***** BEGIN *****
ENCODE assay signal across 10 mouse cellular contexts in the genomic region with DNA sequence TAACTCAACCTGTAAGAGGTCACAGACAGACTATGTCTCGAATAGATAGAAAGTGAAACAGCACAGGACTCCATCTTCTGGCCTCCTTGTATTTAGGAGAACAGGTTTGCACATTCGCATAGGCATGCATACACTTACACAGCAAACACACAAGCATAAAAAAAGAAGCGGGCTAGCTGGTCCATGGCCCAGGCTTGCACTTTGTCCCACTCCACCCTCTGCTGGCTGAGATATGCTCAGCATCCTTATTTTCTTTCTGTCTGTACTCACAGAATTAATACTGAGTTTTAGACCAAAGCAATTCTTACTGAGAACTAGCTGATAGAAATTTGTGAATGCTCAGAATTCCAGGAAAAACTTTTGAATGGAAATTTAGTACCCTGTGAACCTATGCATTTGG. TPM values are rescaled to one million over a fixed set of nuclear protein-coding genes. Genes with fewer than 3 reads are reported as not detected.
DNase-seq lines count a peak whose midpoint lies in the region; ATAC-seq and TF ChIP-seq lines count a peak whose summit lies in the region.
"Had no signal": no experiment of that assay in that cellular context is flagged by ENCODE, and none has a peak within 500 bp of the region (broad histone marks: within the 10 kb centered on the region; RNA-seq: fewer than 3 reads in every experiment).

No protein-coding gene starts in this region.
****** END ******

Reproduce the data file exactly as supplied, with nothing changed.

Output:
ENCODE assay signal across 10 mouse cellular contexts in the genomic region with DNA sequence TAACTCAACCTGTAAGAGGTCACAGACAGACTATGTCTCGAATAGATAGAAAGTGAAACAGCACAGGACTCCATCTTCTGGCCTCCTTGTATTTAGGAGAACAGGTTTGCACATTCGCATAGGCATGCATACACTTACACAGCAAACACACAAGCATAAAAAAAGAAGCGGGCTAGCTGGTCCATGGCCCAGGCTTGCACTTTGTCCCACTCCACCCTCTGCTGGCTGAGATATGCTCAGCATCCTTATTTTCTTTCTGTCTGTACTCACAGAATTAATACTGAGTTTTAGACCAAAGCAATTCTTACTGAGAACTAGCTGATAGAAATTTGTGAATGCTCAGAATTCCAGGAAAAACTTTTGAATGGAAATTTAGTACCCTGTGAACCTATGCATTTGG. TPM values are rescaled to one million over a fixed set of nuclear protein-coding genes. Genes with fewer than 3 reads are reported as not detected.
DNase-seq lines count a peak whose midpoint lies in the region; ATAC-seq and TF ChIP-seq lines count a peak whose summit lies in the region.
"Had no signal": no experiment of that assay in that cellular context is flagged by ENCODE, and none has a peak within 500 bp of the region (broad histone marks: within the 10 kb centered on the region; RNA-seq: fewer than 3 reads in every experiment).

No protein-coding gene starts in this region.